In the spirit of this, here is the newest incarnation of Self Help That Doesn’t Suck.

cover of shadows on the path book with black and white picture of branches and title of book in black. author title in red.
                 The Book

 

Title: Shadows on the Path

 

Author: Abdi Assadi

 

The Break-Down: Acupuncturist and spiritual counselor delves into the concept of the shadow, the differences between spiritual versus psychological maturity, and the lure of “gurus” among many illuminating topics.

Why I Loved It: I continually looked past it when I first saw it at the yoga studio I frequented in Fort Greene, Brooklyn. But, fate intervened about two years ago and I finally picked it up. I was immediately like WHOA (<—-said in the Blossom Joey voice…if you don’t know what that is, I feel bad for you…)

 

It’s slim volume really betrays the crazy amount of wisdom packed inside. I loved how relatable Assadi was, how his honesty about his life wasn’t delivered with some slick fake-sincerity bullshit.

 

He also really dug deep on the corruptible ways of “gurus”. How many times has some top yoga teacher or some famed New Age author been caught doing things not-so of the Middle Way? A sex scandal here. A weird race thing there.

 

Usually we react two ways:

  1. Shrug our shoulders at how messed up human beings are and offer cynical asides
  2.  Feel shaken and utterly fooled

 

Assadi outlines that emotional and psychological work are two VERY different things and that is is rare to find people who have done deep work in both. Instead of putting all our hopes and trust in any single person or ideology, Assadi advocates looking toward the reoccurring lessons and wisdom of our lives for guidance. What problems do we run into again and again? How are our relationships speaking to us? What are we actively avoiding?

 

His work on “the shadow” was also extremely eye-opening for me. Assadi himself espouses a love of cursing, rides motorcycles, loves and participates in the martial arts. These are attributes that are pretty far away from what the Western world associates with being “spiritual”.

 

We must own all of who we are–especially those parts we have squashed down because they were not acceptable to our societies, families, and definitions of being a true “spiritual” person. He’s not advising people to go around punching people in the face or completely succumbing to greed, but to work with our darker desires and qualities of being. They too deserve our loving attention.

 

I also really love that he has awareness of our capitalistic, racist world and neither ignores these facts nor allows them to obscure our common humanity.

 

For You, If…: You hate guru worship. You want to own your full self, even aspects of yourself that aren’t considered spiritual or “good”. You want advice on how to trust the experience of your own life.

 

Woo-Woo Factor: 3 out of 5 sage bundles: Assadi does mention Carlos Canstaneda and spiritual warfare after all. And there’s a lot of talk about the universal consciousness, so if these things weird you out, stay far away.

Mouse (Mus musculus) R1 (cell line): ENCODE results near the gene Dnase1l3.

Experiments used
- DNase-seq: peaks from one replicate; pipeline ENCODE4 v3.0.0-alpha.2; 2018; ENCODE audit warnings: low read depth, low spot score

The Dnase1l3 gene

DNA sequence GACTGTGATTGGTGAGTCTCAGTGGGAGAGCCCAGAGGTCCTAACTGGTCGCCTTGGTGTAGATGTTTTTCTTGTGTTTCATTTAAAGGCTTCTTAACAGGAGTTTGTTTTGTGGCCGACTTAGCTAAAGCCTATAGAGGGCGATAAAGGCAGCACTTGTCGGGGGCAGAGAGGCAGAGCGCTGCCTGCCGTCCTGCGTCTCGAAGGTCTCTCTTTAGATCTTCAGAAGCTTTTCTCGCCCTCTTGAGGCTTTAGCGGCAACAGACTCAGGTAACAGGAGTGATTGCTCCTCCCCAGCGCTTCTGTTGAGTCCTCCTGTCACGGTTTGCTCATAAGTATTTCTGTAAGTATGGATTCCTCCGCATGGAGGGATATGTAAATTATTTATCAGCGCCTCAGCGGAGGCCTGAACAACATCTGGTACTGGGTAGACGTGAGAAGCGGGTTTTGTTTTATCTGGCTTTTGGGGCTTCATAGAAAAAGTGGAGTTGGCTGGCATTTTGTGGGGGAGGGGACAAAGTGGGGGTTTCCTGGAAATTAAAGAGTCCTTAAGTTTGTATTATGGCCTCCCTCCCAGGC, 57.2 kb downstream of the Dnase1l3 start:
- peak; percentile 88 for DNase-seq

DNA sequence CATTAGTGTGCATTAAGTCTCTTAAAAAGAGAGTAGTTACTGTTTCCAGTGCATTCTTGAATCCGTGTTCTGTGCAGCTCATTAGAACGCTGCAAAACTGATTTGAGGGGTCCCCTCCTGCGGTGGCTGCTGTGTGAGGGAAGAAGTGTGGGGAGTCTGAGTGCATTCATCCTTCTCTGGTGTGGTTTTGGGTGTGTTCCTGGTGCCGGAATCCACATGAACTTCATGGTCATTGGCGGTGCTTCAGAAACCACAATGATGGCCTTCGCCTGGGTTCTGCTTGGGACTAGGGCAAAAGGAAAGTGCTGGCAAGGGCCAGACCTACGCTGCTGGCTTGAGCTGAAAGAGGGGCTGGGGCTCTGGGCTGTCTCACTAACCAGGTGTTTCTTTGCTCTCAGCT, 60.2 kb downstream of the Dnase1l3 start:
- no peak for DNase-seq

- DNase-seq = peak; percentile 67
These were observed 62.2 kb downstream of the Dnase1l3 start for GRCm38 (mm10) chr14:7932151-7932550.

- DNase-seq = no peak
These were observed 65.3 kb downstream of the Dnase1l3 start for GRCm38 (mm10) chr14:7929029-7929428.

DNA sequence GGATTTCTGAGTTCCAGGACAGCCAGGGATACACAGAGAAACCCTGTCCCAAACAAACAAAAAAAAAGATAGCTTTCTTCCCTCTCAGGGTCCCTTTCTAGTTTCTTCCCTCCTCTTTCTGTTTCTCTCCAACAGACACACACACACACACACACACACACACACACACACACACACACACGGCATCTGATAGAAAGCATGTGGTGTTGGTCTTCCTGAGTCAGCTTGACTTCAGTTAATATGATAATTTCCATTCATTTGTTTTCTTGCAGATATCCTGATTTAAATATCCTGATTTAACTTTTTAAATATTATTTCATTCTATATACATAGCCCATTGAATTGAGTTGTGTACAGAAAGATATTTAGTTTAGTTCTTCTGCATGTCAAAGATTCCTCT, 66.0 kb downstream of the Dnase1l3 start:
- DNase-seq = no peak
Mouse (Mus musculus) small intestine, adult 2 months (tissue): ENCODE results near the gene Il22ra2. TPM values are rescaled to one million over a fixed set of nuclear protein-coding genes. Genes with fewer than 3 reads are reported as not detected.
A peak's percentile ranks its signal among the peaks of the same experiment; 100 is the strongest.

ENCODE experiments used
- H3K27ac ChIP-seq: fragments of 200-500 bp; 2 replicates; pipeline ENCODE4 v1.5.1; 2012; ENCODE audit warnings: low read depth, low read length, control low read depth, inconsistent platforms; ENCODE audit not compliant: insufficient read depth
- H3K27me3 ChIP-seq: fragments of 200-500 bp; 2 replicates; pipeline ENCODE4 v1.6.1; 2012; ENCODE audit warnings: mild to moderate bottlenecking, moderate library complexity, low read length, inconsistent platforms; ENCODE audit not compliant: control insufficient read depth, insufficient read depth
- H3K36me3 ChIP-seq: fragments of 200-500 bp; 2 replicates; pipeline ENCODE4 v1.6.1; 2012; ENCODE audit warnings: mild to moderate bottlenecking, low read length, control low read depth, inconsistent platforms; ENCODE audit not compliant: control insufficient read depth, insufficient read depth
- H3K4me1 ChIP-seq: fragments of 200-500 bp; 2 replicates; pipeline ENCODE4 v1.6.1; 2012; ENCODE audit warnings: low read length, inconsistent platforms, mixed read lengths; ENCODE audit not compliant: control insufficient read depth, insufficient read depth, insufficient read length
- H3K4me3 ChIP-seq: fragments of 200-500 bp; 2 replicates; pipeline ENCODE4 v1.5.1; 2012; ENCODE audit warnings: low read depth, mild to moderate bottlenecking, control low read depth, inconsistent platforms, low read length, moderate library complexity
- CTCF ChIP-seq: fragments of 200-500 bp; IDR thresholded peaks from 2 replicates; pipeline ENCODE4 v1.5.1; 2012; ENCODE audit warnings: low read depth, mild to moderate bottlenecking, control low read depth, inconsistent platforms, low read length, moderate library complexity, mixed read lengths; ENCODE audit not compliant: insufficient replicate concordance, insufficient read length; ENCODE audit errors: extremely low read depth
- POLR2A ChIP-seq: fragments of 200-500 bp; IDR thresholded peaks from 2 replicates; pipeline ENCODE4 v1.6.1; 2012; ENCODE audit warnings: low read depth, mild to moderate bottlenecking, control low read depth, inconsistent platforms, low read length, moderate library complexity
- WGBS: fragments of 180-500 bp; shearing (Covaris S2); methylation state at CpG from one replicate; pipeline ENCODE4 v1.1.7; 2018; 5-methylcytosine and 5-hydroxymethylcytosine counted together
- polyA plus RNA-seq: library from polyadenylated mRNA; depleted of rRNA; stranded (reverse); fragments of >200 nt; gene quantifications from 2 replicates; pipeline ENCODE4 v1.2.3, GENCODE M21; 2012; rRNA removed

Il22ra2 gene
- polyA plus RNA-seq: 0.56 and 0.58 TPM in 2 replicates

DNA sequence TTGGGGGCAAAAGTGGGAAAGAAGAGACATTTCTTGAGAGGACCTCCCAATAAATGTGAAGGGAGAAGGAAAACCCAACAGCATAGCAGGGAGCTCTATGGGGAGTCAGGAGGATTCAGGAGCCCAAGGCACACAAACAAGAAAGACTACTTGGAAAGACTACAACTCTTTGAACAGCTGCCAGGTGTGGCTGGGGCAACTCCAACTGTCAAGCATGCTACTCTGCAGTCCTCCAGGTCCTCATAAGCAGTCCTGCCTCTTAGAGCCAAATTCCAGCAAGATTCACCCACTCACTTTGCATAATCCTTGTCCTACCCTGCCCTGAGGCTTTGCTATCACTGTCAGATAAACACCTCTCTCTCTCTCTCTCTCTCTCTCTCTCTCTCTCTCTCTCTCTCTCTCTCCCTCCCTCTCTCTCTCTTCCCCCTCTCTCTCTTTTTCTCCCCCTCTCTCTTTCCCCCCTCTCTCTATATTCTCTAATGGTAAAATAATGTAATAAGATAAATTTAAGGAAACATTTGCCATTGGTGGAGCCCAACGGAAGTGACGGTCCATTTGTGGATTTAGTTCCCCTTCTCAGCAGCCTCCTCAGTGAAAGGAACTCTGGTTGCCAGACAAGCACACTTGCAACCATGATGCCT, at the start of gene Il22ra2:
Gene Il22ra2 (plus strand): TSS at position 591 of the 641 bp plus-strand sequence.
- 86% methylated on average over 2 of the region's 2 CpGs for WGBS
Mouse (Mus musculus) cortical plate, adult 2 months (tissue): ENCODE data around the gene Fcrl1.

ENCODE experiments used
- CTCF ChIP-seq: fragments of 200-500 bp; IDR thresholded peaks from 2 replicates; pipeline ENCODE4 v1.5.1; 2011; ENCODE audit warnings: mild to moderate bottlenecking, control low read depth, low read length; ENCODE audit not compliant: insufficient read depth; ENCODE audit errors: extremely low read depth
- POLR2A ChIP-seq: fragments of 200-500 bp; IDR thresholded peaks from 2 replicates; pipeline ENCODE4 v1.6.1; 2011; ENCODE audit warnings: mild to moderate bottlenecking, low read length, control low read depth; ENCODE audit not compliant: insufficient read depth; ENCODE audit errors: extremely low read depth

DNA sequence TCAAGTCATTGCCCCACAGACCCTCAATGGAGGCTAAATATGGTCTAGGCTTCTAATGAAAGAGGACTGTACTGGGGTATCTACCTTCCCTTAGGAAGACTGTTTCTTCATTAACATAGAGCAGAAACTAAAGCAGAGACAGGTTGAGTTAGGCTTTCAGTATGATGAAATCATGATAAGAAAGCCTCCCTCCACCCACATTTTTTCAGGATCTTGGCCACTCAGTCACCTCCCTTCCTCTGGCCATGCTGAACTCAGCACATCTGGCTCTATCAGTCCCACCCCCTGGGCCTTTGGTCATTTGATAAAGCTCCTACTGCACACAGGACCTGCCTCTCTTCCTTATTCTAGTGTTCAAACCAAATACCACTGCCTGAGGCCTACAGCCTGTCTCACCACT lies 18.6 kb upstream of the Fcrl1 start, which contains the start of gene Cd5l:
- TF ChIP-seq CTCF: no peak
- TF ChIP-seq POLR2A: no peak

Onward,

Hannah

Self Help That Doesn’t Suck #1

 I love a good self-help book/course.

 

Those ” change your ______, change your life!” titles are sirens to my defenseless sailor. They call to me over and over, eventually leading to my watery death.

 

Just playin’. 

 

But, yes the Call is powerful. 

 

I am equally amazed and slightly envious of people who do not share my attachment to all things self-help.

 

Don’t they think they need, um, assistance? But then, hey, maybe it’s nice not to live in a state of constant self-fixing and over-analysis. 

 

Well, I’ve read a lot of self-help and not all of it has been stellar. 

 

Sometimes I wish there was a Fairy Help Mother who would have steered me clear of narcissistic carpe diem instructions or the too-woo-woo-for-earthly-beings titles. 

 

Sadly, there are few titles that I can really attest to having made much dent in my life. So many self-help “gurus” are recycling ancient wisdom or long-known psychology principles and dressing it up real pretty. So many courses and books sit on the superficial and shut their eyes away from Real Life with all her incongruities and instances of oppression.

 

Still, I am of the “take what you need and leave the rest” mentality. (Sometimes I just have to leave whole books. Life is too short to waste on mediocre self-help.)

 

Once in awhile, I want to share those books/courses/random weird shit I do marketed in the self help category that have truly helped me.

 

I’m no expert book reviewer by any means, but I can share what I  have learned. And maybe if you’re into self-help or just want to try something new, you can use these “Self Help That Doesn’t Suck” posts as a nice little guide.

 

Here goes:

 

Cover of radical acceptance book with light purple cover and white lotus in middle
 She also has a great podcast.

Title: Radical Acceptance: Embracing Your Life with the Heart of a Buddha

 

Author: Tara Brach

 

The Break-Down: Well-known psychotherapist and Buddhist practitioner Tara Brach uses this book to bridge the Western worlds of psychology with that of Buddhism. Using vivid and IRL anecdotes that are not banal or otherworldly, she teaches people how to relate to those behaviors rooted in self-hate or self disregard. 

Why I Loved It: This book truly changed how I related to “bad emotions”. We are often taught to shut down feelings like anger, grief, self-hated and mask it with an optimistic, cheery “I’m taking the positive” attitude. Tara Brach is not about that life. Her way of being real about the suffering we all face and methods of meeting one’s hard places with inquiry and self-compassion truly resulted in a paradigm shift. I felt like I learned something each page and it never felt like she was talking down to me or obfuscating the pain of the world. The topics she covers here are not namby-pamby in the least. They showcase the things I often deplore, those emotions and bodily sensations that make me reject and hide from myself in equal measure. Her talk on the body was also especially eye-opening for me. 

 

For You, If…: You are a person who sometimes suffers. If you have trouble with self-compassion or self-love. If you can get down with Buddhist thought, spirituality, and are open to Western psychology practices. You are not too cool for school. 

 

Woo-Woo Factor: 2 out of 5 Rose Quartz Stones. Yes, there is definitely a book about a Buddhist practice. Yes, she uses the words “compassion” and “joy” pretty often. But, there isn’t really anything too woo beyond that.

 

Onward,

Hannah